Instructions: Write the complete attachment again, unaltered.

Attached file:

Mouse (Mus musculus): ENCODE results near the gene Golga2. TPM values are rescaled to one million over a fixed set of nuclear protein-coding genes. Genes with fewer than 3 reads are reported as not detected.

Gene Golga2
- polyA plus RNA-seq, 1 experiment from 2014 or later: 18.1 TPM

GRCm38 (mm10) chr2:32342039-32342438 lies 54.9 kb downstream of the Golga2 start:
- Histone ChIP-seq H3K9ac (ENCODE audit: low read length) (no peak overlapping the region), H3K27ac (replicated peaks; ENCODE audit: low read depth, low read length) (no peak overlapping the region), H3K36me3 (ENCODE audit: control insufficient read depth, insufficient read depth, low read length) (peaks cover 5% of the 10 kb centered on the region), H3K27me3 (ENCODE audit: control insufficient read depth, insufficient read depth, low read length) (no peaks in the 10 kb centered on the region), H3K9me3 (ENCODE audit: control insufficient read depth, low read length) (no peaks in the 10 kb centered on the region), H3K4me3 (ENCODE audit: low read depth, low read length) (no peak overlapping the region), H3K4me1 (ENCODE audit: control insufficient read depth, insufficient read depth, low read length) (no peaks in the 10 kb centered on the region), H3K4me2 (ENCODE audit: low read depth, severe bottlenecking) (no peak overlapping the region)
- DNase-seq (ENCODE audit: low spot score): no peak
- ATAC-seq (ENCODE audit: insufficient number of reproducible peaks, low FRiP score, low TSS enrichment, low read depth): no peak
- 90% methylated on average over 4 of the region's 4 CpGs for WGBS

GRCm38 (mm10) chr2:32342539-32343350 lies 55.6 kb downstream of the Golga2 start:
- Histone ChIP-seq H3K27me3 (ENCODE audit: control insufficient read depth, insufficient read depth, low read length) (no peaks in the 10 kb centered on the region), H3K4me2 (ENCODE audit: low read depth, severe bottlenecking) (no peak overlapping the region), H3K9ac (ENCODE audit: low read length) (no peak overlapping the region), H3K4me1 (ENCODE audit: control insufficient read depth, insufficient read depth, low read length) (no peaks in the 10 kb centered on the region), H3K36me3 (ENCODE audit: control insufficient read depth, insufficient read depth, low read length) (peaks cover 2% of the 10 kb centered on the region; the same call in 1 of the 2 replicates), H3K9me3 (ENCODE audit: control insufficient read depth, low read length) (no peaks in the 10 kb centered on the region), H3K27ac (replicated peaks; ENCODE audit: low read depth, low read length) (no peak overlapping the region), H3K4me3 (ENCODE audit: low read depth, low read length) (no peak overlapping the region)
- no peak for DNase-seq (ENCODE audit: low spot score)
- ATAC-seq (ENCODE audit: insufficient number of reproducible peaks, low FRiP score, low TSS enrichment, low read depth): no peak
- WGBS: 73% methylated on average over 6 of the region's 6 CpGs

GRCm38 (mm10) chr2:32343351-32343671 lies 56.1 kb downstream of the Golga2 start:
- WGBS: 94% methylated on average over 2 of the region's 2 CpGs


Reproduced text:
Mouse (Mus musculus): ENCODE results near the gene Golga2. TPM values are rescaled to one million over a fixed set of nuclear protein-coding genes. Genes with fewer than 3 reads are reported as not detected.

Gene Golga2
- polyA plus RNA-seq, 1 experiment from 2014 or later: 18.1 TPM

GRCm38 (mm10) chr2:32342039-32342438 lies 54.9 kb downstream of the Golga2 start:
- Histone ChIP-seq H3K9ac (ENCODE audit: low read length) (no peak overlapping the region), H3K27ac (replicated peaks; ENCODE audit: low read depth, low read length) (no peak overlapping the region), H3K36me3 (ENCODE audit: control insufficient read depth, insufficient read depth, low read length) (peaks cover 5% of the 10 kb centered on the region), H3K27me3 (ENCODE audit: control insufficient read depth, insufficient read depth, low read length) (no peaks in the 10 kb centered on the region), H3K9me3 (ENCODE audit: control insufficient read depth, low read length) (no peaks in the 10 kb centered on the region), H3K4me3 (ENCODE audit: low read depth, low read length) (no peak overlapping the region), H3K4me1 (ENCODE audit: control insufficient read depth, insufficient read depth, low read length) (no peaks in the 10 kb centered on the region), H3K4me2 (ENCODE audit: low read depth, severe bottlenecking) (no peak overlapping the region)
- DNase-seq (ENCODE audit: low spot score): no peak
- ATAC-seq (ENCODE audit: insufficient number of reproducible peaks, low FRiP score, low TSS enrichment, low read depth): no peak
- 90% methylated on average over 4 of the region's 4 CpGs for WGBS

GRCm38 (mm10) chr2:32342539-32343350 lies 55.6 kb downstream of the Golga2 start:
- Histone ChIP-seq H3K27me3 (ENCODE audit: control insufficient read depth, insufficient read depth, low read length) (no peaks in the 10 kb centered on the region), H3K4me2 (ENCODE audit: low read depth, severe bottlenecking) (no peak overlapping the region), H3K9ac (ENCODE audit: low read length) (no peak overlapping the region), H3K4me1 (ENCODE audit: control insufficient read depth, insufficient read depth, low read length) (no peaks in the 10 kb centered on the region), H3K36me3 (ENCODE audit: control insufficient read depth, insufficient read depth, low read length) (peaks cover 2% of the 10 kb centered on the region; the same call in 1 of the 2 replicates), H3K9me3 (ENCODE audit: control insufficient read depth, low read length) (no peaks in the 10 kb centered on the region), H3K27ac (replicated peaks; ENCODE audit: low read depth, low read length) (no peak overlapping the region), H3K4me3 (ENCODE audit: low read depth, low read length) (no peak overlapping the region)
- no peak for DNase-seq (ENCODE audit: low spot score)
- ATAC-seq (ENCODE audit: insufficient number of reproducible peaks, low FRiP score, low TSS enrichment, low read depth): no peak
- WGBS: 73% methylated on average over 6 of the region's 6 CpGs

GRCm38 (mm10) chr2:32343351-32343671 lies 56.1 kb downstream of the Golga2 start:
- WGBS: 94% methylated on average over 2 of the region's 2 CpGs